But the Genesis story leaves one clue as to how it will be resolved, and how the world will someday be redeemed. It will happen during a key meeting between God and Satan sometime in the centuries ahead — that a descendent of Eve will “bruise” Satan’s head, while Satan “shall bruise his heel” (Genesis 3:15).

That cryptic verse in Scripture has spawned many religious discussions. But according to most theologians, that “crushing” and “bruising” happens in the New Testament, and the encounter begins in another garden, the Garden of Gethsemane, when Jesus is betrayed and arrested. 

The victory over Satan occurs on the cross where Jesus is put to death, and where death itself, the true enemy, was defeated with Jesus’ resurrection from the dead.

A woman is shown praying to God in this file photo. Reece Kauffman of Child Evangelism and other Christian theologians believe the real spiritual danger today is believing that Satan doesn’t exist. 
(Associated Press)

But it doesn’t mean Satan isn’t still dangerous. He’s like a wounded animal.

John Stott, the noted English theologian, used Satan’s depiction in the Bible’s apocalyptic book, Revelation, to explain why Satan is still a danger to us. It’s because we live in the overlap of the ages between the world of a fallen creation — and the new heavens and new earth that Jesus brought.

“Satan — the term itself — means evil. This is not the influence you want to bring upon your children.”

Stott said Satan as the “Red Dragon,” and his legion of fallen angels, are still engaged in a spiritual battle with God’s image bearers, us … but that “he knows his time is short” (Rev. 12:12).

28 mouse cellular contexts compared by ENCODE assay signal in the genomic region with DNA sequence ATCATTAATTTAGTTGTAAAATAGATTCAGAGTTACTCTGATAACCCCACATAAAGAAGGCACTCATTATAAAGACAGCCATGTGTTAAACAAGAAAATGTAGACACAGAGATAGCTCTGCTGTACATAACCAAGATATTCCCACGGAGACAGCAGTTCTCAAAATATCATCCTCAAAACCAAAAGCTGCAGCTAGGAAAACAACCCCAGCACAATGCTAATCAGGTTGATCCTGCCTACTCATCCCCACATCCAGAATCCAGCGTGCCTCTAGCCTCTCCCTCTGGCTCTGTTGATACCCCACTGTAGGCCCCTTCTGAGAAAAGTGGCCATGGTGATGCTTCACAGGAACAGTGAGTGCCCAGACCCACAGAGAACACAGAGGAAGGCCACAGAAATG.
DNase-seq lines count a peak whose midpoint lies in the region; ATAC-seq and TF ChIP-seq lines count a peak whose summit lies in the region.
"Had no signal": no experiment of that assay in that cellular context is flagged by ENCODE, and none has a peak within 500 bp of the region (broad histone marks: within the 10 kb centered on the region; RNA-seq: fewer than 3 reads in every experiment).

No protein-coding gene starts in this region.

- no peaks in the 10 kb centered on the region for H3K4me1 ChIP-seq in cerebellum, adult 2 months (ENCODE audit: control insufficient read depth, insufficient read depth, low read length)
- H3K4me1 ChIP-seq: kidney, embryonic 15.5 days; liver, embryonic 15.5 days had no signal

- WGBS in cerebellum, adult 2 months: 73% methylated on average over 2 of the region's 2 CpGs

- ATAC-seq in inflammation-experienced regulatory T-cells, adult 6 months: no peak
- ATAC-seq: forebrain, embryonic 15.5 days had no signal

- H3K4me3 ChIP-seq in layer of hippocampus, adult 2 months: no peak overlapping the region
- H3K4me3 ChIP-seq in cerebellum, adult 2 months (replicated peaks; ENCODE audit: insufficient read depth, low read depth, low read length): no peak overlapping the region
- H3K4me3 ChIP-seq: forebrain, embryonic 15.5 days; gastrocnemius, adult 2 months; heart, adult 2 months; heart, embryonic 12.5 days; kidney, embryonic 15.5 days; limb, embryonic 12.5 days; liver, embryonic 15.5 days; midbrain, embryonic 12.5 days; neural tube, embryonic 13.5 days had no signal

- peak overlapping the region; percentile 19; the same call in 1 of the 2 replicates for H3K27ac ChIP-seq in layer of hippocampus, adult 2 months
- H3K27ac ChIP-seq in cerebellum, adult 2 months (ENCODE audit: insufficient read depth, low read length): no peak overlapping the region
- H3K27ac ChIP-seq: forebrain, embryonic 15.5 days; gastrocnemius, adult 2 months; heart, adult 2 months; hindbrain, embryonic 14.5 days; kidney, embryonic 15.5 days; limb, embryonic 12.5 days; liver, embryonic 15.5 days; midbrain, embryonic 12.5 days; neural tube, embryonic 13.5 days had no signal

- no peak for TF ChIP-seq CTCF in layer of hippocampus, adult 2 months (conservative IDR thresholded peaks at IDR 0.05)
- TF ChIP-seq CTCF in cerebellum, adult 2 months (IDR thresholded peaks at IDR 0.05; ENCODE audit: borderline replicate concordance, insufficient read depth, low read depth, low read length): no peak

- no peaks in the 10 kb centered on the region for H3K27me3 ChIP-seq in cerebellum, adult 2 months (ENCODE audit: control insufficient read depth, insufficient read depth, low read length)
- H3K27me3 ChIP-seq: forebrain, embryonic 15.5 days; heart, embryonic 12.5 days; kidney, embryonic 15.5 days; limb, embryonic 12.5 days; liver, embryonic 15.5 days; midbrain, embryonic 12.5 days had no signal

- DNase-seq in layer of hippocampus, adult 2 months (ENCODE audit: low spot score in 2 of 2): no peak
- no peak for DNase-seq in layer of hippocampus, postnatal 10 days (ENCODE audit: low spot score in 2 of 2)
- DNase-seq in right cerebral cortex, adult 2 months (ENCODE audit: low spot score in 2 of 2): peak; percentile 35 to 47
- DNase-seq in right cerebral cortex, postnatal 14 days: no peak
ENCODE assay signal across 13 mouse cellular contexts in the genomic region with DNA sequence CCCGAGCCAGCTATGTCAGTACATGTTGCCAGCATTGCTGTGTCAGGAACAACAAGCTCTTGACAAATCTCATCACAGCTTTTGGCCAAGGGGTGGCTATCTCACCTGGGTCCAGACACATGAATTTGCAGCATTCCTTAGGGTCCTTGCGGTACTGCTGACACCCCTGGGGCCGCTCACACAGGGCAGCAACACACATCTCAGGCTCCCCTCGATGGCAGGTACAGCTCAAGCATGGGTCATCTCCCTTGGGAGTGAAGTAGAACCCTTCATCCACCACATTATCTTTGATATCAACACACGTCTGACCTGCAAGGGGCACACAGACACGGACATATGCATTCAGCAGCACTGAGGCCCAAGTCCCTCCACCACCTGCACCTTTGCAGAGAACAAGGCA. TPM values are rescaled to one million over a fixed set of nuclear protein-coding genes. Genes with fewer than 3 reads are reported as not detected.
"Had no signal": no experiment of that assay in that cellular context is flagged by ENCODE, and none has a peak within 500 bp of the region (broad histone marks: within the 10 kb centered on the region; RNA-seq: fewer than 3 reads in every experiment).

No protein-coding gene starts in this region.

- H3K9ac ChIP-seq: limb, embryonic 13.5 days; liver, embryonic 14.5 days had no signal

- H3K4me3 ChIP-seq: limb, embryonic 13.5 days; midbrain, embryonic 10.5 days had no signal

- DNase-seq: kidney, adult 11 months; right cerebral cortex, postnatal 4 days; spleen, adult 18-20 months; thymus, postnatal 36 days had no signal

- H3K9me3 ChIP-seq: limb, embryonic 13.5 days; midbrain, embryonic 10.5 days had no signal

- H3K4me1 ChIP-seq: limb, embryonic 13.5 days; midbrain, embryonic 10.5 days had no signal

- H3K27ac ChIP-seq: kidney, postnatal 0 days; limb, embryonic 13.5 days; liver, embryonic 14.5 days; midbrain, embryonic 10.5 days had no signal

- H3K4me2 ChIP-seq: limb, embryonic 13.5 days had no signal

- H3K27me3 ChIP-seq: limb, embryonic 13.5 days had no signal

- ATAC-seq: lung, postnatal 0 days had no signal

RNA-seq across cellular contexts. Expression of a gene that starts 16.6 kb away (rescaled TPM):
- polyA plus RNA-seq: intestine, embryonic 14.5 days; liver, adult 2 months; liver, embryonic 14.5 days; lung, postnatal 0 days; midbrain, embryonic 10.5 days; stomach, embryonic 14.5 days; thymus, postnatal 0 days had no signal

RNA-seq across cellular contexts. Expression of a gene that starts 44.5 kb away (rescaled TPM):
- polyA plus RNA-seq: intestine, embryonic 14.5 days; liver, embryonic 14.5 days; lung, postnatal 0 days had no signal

“The devil,” Stott also said, “has been defeated and dethroned … However, the rage he feels in the knowledge of his approaching doom leads him to redouble [his activities]. Victory over him has been won, but painful conflict with him continues” (“The Cross of Christ,” page 243). 

Kauffman and other Christian theologians say the real spiritual danger is in believing Satan doesn’t exist. 

Lauren Green is chief religion correspondent for Fox News Channel. She reports that the after-school Satan Clubs have not been that popular in Moline, Illinois. Only two young students — the same two students —attended the meetings so far this year. 

You can fight against what you know — but not what you believe is not there at all.

Kauffman also says of the Satanic Temple, “They’re doing the work of Satan, whether they want to acknowledge it or not, because this is what Satan would do. Satan, the term itself, means evil. And this is not the influence you want to bring upon your children.”

The after-school Satan Clubs have not been that popular. The school said two students from the same family attended the first meeting in January. 

Those same two students attended the second meeting last week.